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NHL Draft

Jason Botterill pleased with first draft as Sabres GM

Hired six weeks ago, Buffalo executive makes most of six selections

by Shawn P. Roarke @sroarke_nhl / Director of Editorial

CHICAGO -- The first draft for Jason Botterill as an NHL general manager had a little bit of everything.

The 2017 NHL Draft, which was held Friday and Saturday at United Center, was six weeks after Botterill became GM of the Buffalo Sabres, leaving his role as associate general manager with the Pittsburgh Penguins.

Botterill, 41, was responsible for drafting and scouting several players who made important contributions to the Penguins' Stanley Cup championship teams in 2016 and this season. He was hired by Buffalo on May 11 to replace Tim Murray, who was fired on April 20. The condensed run-up to the draft because of the late hiring provided interesting challenges for Botterill and a scouting staff that he still is getting to know.


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"Coming in in May, you don't have the relationships with the scouting staff, you don't know how things have gone at the mid-season meetings and the discussions there," said Botterill, who spent the past 10 seasons with the Penguins in a variety of roles. "It was a learning process. I think next year, they are going to have a familiarity of what we are looking for from players, what we feel is a Buffalo Sabres player and what we want to bring to the organization."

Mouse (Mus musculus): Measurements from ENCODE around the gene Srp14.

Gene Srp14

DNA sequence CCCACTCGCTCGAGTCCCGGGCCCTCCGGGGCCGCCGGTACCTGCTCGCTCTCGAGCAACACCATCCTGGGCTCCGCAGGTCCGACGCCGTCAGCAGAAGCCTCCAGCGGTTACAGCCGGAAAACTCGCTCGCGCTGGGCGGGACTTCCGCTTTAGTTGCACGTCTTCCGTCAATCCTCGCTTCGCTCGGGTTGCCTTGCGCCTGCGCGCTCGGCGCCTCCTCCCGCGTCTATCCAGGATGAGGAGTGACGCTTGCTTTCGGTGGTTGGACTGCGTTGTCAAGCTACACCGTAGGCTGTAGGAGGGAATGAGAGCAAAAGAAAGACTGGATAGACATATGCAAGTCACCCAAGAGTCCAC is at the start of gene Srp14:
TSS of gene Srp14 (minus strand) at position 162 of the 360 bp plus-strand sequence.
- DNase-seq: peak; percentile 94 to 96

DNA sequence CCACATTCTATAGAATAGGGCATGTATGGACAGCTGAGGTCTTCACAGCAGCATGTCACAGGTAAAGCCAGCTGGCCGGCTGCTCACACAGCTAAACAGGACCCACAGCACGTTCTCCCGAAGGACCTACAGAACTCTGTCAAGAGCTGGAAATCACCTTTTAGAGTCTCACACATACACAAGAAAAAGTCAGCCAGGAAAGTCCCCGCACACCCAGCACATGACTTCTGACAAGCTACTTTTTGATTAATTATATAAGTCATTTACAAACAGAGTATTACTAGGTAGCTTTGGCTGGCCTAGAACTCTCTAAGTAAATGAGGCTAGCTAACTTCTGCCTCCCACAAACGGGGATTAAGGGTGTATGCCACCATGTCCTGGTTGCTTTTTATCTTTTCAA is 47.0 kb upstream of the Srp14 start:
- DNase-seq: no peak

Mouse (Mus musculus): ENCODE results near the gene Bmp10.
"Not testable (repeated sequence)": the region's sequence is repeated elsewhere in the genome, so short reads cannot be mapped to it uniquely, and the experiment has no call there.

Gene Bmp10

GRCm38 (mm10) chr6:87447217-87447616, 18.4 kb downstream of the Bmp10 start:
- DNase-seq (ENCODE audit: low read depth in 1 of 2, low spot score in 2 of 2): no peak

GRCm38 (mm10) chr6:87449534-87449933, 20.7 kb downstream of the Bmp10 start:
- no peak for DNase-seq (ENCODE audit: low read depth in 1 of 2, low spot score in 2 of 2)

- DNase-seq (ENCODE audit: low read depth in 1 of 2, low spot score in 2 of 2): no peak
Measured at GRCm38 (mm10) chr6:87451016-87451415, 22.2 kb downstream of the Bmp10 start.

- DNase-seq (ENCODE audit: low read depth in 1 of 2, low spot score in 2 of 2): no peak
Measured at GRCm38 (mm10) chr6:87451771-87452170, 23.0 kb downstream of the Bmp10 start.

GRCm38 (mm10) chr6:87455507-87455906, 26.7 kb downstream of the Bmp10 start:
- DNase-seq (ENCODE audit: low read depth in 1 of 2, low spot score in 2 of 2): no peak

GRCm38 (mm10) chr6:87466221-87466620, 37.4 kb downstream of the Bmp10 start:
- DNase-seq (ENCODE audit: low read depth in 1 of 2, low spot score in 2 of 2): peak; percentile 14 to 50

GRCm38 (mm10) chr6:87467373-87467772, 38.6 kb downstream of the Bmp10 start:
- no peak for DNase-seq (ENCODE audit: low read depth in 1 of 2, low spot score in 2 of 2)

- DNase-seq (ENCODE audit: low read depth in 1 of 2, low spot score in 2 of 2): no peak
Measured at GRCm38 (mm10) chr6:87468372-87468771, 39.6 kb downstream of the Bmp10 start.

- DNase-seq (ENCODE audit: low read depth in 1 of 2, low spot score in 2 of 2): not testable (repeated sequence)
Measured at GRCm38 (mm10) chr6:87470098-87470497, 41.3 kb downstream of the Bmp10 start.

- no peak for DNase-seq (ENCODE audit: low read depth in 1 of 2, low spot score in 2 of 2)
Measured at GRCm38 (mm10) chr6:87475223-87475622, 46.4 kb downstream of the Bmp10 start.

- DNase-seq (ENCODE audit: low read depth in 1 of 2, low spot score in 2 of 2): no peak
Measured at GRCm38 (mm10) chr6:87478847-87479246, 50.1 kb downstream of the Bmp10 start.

The Sabres selected Minnesota high school prospect Casey Mittelstadt, a smooth-skating, offensively gifted center with the No. 8 pick in the first round of the draft on Friday. In the second round on Saturday, Buffalo selected Swedish center Marcus Davidsson (No. 37), an 18-year-old already playing regularly for Djurgardens in Sweden's top professional league. Later in the round, they selected goalie Ukko-Pekka Luukkonen (No. 54), the No. 1-rated European goalie, who starred at the 2017 IIHF U-18 World Championship with Finland.

Video: Casey Mittelstadt speaks with Steve Mears

In the third round, they selected defenseman Oskari Laaksonen (No. 89), who is playing for the junior team of Ilves in Finland. He was not on NHL Central Scouting's list of ranked prospects, but Jeff Crisp, Buffalo's head amateur scout, said other NHL teams were in on him and that the Sabres scouts had been following Laaksonen for the better part of the past two seasons.

"He's a late bloomer that is coming along nicely," said Crisp, who took over the scouting staff at the start of the 2016-17 season. "He's a good player that we trust will develop."

Said Botterill: "Our European scouts really wanted to stand up and get the player in the organization. Unfortunately, sometimes if you don't step up and take a player, you may not get him.

"They sort of won us over from a standpoint of this is a player we have to stand up and select. He is a player that is going to take some time to develop but certainly has the skills offensively and has the ability to skate and we look forward to working with him."

The Sabres also chose defenseman Jacob Bryson (No. 99) and forward Linus Weissbach (No. 192).

In the end, the decisions were his, but Botterill put his trust in the scouts who have been following these players all season. Botterill believes the Sabres took a major step toward replenishing organizational assets, something that is his top priority.

He selected a top-tier goalie, two offensive-minded centers, a left wing and two defensemen.

"I thought we had a good balance, got the goalie we wanted and a couple of defensemen along with some forwards," Botterill said.

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